What is a typical day like for Vivid’s research and development team?
A typical day in Vivid’s R&D department is normally very busy but a lot of fun. Essentially, Vivid is a thirsty machine, and R&D is tasked with filling its hopper with new product to keep it moving forward. Hence our R&D function covers a broad range of responsibilities from identifying trends to debugging pre-production samples and managing everything that goes between.
With blue-sky creatives sitting alongside design engineers, we have a superb mix of highly passionate and capable designers who are all able to conjure toy ideas out of almost anything. Nothing is off limits and no ideas are dismissed outright.
We also work closely with licensors and the inventor community to find new properties or product lines. Once we have something we want to take forward, a brand team is formed and made responsible for managing the idea through the development process.
One of your biggest launches of this year was Fungus Amungus. Can you talk us through the origins of that property?
Fungus Amungus was a great concept to work on. Originally a concept proposed by an inventor (US group Lund 2.0), we liked it immediately as it ticked so many of the elements you want in a boys collectable line.
We found the sticky TPR material provided a creepy movement that really worked well to bring the creatures to life and meant they were super clingy when thrown at walls or ceilings. These aspects defined the feature of the collectable (an all important element of even the lowest priced products these days) and defined the brand attributes as we evolved the offering.
As with all new lines, we brainstormed around the concept a lot to ensure we had stress-tested the full potential of the property, and even when we thought we’d settled on what it was we occasionally took a step back and questioned aspects in order to ensure we maintained the core DNA of the brand.
This is a key incubation phase when establishing a new property and takes a little time of pushing at the boundaries of the idea to ensure we have something strong that works and appeals to the consumer.
How do you balance launching your own IP with taking on extrernal ideas?
Brands come in to the business via a number of different routes. We develop in-house, licensed or inventor concepts as a matter of course, and also distribute items for partners around the globe.
All contribute to our portfolio of products, which we constantly appraise to ensure we maintain a fresh mix of innovative products, with some staple items to give us the best potential for growth.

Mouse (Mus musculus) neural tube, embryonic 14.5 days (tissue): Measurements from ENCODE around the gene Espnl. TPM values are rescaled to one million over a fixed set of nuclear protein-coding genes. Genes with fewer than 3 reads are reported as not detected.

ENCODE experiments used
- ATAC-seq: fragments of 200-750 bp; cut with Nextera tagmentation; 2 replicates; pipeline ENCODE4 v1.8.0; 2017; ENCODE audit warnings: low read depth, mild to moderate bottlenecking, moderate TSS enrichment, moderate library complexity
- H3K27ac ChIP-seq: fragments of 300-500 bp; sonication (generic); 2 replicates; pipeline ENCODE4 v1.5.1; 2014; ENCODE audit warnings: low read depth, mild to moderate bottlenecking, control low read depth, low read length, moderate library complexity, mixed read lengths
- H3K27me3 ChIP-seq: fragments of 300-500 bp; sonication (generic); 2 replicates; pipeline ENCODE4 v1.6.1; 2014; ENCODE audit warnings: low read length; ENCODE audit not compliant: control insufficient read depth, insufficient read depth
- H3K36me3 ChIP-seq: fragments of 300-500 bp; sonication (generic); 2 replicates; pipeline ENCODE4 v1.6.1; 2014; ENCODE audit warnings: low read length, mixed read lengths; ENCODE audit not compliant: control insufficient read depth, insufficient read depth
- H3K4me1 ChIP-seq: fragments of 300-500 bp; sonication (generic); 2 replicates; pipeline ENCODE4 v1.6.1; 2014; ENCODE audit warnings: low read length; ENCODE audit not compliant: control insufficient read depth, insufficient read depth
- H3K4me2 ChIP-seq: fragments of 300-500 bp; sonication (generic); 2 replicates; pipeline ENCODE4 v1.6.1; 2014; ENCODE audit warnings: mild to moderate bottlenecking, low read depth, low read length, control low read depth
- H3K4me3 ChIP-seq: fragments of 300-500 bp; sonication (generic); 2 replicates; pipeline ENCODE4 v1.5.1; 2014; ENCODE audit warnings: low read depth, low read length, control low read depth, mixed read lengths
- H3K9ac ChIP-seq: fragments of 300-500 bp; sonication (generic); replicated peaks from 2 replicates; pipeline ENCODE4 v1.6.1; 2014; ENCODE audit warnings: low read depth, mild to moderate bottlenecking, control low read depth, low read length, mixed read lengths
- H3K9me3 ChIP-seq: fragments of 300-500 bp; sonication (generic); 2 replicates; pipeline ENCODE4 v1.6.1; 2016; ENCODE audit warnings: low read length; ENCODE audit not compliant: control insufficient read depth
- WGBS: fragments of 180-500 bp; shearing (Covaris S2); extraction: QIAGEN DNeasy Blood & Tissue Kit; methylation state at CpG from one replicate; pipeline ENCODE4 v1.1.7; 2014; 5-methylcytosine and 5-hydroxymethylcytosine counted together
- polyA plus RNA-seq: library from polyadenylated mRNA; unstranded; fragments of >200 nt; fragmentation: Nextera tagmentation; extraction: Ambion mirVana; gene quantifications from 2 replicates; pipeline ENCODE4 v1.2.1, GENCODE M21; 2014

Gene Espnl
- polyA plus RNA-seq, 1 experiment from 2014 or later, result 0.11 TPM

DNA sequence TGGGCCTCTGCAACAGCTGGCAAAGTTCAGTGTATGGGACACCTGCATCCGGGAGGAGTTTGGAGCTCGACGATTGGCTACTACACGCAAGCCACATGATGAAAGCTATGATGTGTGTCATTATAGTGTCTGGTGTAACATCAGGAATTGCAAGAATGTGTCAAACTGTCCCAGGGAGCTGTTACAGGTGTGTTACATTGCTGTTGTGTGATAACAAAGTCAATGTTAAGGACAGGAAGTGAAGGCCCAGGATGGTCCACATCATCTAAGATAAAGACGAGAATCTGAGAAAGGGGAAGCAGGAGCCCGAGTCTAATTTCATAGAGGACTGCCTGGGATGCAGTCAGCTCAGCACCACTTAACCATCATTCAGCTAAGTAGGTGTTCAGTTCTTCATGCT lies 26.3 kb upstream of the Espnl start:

In-house brands are important to us as they not only add to Vivid owned IPs, but also provide significant opportunity to grow our international business, which is going from strength to strength. It’s also always been equally important for us to work with all our longstanding distribution partners from around the world.
Is the industry in a good place creatively at the moment?
I feel we’re in something of a golden age as there are so many different areas to explore and new and refreshing ways to bring them together or to new audiences.
The boundaries between different brands, aisles or licensed characters are falling too. It’s now cool to reposition classic products in an entirely new way or to a different audience. Licensed characters are moving into each other’s worlds and similarly established brands are reinventing themselves to stretch their reach.
There are a lot of opportunities to join the dots and create something new, but at the same time the consumer is more demanding so we have to dig deeper and deliver a more complete brand offering to stand out. It’s a really interesting and inspiring time.
What have been your highlights of 2016 so far?
Vivid is seeing success across a broad number of categories, both from in house developments and from ranges we distribute for third party partners.
Fungus Amungus has launched in over 40 countries so far and doing well as we launch Series Two for A/W, Nocto is just hitting the market, Phlat Ball the outdoor phenomena is achieving #11 in the top selling items in value across the UK toy industry YTD (NPD July 16) and Charm-U is already showing how appealing it is to girls.
It’s also been a very strong year for Crayola, especially in core stationery and back to school.